The point I am making is this.  I think that there is a time and place for both voices.  I think there is a time for anger, snark, frustration and even mocking religion, religious figures, religious practices, etc.  There is a time to calm, rational, and inquisitive there as well—it all depends on the audience and subject matter.  There are other times where anger is very inappropriate, like this post.  I think, going forward that I will never have one voice.  I can see value in both of my voices at times.  I want to continue writing in both voices as they each have a purpose.  So long as I am using this blog to criticize, learn, and educate, I foresee two voices.

There is one last thing that I want to touch upon.  I strongly believe that the voice of the blogger greatly affects the voice of the comments.  One thing that is important to me is to respect as people all of my commenters, even if I do not respect their opinions.  This is why I have the type of comment policy that I do.  (See it above).  In this sense, I feel that a blogger is somewhat responsible for what is said in the comment section.  Surely, I cannot prevent any of you from writing whatever you want (other than deleting your comment—which I will not do), but I can encourage civil behavior.   I personally enjoy blogs where people can disagree respectfully, that is a voice that I try to maintain in the larger picture.  Do I succeed?

I am curious to know your thoughts on this.  Which do you prefer the angry voice or the calm, rational, inquisitive voice?  Which types of posts do you like better?  In which posts am I more effective in getting my message across?  If you have any other comments please feel free to share.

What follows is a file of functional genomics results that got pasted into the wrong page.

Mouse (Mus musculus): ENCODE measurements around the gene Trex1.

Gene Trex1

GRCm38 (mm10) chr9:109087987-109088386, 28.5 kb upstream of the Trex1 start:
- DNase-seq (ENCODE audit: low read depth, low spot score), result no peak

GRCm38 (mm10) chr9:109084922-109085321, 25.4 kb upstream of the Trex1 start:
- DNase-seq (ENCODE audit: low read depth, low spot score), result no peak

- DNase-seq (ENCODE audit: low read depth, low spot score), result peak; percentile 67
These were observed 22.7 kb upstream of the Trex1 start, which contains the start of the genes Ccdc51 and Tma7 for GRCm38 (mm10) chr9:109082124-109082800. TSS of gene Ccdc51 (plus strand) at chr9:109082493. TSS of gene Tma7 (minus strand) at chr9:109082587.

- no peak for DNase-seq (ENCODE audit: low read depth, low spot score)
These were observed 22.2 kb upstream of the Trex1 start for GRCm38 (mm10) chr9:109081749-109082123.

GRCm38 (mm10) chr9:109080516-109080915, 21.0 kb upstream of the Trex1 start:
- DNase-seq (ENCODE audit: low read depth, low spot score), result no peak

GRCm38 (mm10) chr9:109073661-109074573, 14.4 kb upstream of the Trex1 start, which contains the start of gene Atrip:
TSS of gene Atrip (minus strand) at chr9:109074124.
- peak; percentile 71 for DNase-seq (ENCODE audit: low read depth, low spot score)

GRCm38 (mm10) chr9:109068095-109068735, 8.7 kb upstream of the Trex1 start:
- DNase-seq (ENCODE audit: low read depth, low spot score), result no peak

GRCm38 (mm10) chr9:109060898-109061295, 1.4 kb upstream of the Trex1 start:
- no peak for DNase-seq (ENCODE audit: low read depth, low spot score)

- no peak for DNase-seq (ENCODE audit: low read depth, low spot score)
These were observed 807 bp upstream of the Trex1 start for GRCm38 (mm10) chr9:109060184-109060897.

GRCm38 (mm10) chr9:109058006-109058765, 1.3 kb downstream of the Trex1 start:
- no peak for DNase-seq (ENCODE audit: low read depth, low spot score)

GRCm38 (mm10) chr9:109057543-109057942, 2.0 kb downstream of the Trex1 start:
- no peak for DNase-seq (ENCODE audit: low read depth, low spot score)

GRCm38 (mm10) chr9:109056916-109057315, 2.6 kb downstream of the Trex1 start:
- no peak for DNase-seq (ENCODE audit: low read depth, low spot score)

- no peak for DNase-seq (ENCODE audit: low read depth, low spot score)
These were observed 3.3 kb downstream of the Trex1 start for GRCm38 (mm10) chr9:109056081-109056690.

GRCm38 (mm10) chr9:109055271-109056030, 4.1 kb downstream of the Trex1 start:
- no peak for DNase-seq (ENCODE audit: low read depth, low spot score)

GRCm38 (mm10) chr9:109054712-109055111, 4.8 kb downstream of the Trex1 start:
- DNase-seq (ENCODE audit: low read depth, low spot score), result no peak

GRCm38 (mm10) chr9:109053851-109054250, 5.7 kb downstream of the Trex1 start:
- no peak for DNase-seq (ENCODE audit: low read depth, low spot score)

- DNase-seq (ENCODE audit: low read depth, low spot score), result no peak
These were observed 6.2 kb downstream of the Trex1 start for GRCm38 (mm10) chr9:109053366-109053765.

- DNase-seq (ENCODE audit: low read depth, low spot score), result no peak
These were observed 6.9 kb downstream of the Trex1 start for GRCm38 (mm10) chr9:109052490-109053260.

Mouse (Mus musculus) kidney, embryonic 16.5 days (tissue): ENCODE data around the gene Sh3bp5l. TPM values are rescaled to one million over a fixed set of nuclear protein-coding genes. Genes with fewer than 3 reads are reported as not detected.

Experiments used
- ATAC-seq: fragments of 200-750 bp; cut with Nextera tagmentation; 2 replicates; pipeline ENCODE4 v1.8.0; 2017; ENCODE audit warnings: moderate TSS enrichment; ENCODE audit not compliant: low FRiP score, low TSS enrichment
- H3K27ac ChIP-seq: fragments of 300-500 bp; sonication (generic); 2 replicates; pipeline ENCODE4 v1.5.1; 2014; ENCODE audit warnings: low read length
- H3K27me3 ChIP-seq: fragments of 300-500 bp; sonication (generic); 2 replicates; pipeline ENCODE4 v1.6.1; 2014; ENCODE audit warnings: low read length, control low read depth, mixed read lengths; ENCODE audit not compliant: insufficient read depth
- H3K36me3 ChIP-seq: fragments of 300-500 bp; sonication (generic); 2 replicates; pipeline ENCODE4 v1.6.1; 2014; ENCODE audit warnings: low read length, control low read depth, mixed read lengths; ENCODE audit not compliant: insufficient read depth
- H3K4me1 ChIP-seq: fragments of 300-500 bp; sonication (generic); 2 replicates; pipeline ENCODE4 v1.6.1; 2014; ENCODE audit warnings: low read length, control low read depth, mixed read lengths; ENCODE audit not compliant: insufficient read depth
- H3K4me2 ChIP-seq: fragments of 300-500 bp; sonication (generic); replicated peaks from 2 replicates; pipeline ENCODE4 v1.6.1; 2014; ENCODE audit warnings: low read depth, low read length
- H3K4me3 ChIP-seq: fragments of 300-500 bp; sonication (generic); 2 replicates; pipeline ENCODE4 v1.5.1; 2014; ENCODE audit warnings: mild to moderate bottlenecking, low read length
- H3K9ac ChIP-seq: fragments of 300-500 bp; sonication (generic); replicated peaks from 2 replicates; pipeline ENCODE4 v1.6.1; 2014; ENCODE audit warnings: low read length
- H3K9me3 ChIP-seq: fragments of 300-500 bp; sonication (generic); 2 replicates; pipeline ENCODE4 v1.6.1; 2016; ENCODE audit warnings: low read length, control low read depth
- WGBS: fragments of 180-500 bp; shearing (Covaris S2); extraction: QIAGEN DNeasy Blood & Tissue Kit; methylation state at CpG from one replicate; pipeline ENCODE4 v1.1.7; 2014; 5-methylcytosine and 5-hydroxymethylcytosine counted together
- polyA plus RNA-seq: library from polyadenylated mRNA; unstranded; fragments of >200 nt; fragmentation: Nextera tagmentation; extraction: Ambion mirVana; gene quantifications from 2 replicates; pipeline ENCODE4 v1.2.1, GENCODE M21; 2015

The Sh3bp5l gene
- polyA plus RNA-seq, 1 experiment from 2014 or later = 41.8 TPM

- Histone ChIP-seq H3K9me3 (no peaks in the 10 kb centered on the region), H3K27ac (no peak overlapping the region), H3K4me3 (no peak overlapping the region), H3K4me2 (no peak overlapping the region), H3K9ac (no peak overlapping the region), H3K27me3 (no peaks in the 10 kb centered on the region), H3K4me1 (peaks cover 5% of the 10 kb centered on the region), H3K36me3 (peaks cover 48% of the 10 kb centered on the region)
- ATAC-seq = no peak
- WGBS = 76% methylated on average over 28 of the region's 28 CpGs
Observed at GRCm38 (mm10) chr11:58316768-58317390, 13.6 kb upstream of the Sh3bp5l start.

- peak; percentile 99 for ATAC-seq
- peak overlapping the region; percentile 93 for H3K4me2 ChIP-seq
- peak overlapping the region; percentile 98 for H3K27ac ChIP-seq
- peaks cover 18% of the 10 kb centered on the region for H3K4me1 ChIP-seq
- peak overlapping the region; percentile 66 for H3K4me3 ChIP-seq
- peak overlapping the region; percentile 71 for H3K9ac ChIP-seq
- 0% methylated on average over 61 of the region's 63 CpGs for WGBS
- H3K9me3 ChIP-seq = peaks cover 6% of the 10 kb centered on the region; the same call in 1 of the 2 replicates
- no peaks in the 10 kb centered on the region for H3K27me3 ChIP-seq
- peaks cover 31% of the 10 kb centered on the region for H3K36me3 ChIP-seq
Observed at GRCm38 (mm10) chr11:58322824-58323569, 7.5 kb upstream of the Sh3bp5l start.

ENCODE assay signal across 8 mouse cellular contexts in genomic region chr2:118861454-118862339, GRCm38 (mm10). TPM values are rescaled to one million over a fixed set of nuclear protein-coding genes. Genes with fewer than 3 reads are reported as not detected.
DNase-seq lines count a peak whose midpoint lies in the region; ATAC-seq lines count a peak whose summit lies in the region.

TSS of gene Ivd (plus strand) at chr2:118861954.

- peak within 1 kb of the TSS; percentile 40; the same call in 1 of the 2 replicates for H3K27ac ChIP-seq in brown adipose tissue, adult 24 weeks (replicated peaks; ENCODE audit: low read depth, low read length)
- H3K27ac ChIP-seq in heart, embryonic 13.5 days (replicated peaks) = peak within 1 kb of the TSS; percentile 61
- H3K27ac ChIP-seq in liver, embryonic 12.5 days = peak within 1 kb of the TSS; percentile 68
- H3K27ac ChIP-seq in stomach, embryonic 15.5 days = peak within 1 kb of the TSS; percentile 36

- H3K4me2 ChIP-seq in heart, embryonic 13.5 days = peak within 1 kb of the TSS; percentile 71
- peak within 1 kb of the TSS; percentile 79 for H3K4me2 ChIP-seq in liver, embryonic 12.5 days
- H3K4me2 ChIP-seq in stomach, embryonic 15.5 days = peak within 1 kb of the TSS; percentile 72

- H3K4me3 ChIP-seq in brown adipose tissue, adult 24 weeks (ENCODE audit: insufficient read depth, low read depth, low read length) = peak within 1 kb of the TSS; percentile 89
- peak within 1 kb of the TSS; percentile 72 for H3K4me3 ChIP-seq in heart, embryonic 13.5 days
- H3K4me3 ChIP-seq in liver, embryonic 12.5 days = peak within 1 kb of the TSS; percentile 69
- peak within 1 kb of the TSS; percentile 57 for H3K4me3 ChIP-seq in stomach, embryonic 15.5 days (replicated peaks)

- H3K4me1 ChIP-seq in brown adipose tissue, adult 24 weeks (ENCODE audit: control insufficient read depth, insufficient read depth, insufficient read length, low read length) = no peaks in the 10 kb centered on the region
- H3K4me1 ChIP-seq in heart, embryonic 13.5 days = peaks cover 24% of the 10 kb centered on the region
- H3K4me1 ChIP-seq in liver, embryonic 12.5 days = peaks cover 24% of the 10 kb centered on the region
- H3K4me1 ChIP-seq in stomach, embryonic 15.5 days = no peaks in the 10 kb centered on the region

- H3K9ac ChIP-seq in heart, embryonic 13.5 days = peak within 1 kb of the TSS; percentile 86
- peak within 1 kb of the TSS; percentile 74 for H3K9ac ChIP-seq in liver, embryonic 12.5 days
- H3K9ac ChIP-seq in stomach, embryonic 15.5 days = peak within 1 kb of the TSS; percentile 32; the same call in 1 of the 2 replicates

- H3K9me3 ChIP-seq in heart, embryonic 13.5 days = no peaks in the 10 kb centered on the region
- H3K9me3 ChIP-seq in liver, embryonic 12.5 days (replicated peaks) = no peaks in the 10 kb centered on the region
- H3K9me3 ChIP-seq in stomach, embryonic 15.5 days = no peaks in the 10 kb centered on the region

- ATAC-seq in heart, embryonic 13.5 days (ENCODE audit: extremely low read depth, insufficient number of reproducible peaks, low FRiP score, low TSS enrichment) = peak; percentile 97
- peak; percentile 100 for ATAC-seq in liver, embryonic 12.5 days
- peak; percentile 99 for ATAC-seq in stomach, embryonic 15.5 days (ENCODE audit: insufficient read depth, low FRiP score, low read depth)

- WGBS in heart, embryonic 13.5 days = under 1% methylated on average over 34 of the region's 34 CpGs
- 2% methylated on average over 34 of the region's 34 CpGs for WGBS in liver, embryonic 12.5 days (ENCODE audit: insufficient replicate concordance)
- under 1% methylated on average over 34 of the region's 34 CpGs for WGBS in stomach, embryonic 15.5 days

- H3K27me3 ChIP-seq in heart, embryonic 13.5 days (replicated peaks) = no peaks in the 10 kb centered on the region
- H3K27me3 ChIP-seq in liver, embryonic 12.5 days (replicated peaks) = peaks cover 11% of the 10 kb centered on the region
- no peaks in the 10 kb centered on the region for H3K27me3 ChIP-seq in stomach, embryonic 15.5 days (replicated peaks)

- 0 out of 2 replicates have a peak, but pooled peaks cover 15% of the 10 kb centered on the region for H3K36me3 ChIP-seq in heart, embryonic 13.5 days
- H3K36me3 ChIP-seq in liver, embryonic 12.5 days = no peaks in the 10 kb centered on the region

Thanks for reading.  I look forward to your comments.

—-RB

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5 thoughts on “What is My Voice?

  1. vjack from Hattiesburg, MS, United States

    Great point about multiple voices. I know exactly what you mean. I don't have a clear preference in what I read for the angry one or the rational one. I suppose my preference would interact with my mood at the time I read it. Like you said, there is a need for both. And besides, I don't think any of us should be confined by our most commonly used voice. I still like to try new things from time to time, and this may include experimenting with new voices.

    Reply
  2. Grundy from Buford, GA, United States

    I just commented on Vjack's post too. I described my aspirational voice, but I'm not sure if that's how I come across from an unbiased reader. I'd be curious to know what my readers think my voice is. I should ask sometime.

    To your point, use whichever voice strikes you. We all go through different moods and react to unique stories differently. Artificially making your voice consistent would probably degrade the blog. Keep it natural.

    Reply
    1. reasonbeing from Duluth, MN, United States Post author

      The first adjective that came to mind when reading your comment and thinking about your blog is "witty". I often chuckle when I read your posts–yet, they have some bite to them as well, so it is not just humor. Witty is what comes to mind.

      I definitely "keep it natural" which is why I sort of drift all over the place.

      Reply
  3. hausdorff from Oak Park, MI, United States

    I think having multiple voices can actually make them more effective. If you are generally calm and collected, your angry post will be that much more significant and powerful. On the other hand, if you are always angry (like PZ) and you won't be able to use anger to draw attention to a post.

    It actually reminds me of my buddies in grad school, we were a bunch of jackasses making jokes about pretty much everything all the time, but one guy in the group was usually pretty quiet. When he said something funny, everyone laughed 10 times harder than if anyone else had said it.

    Reply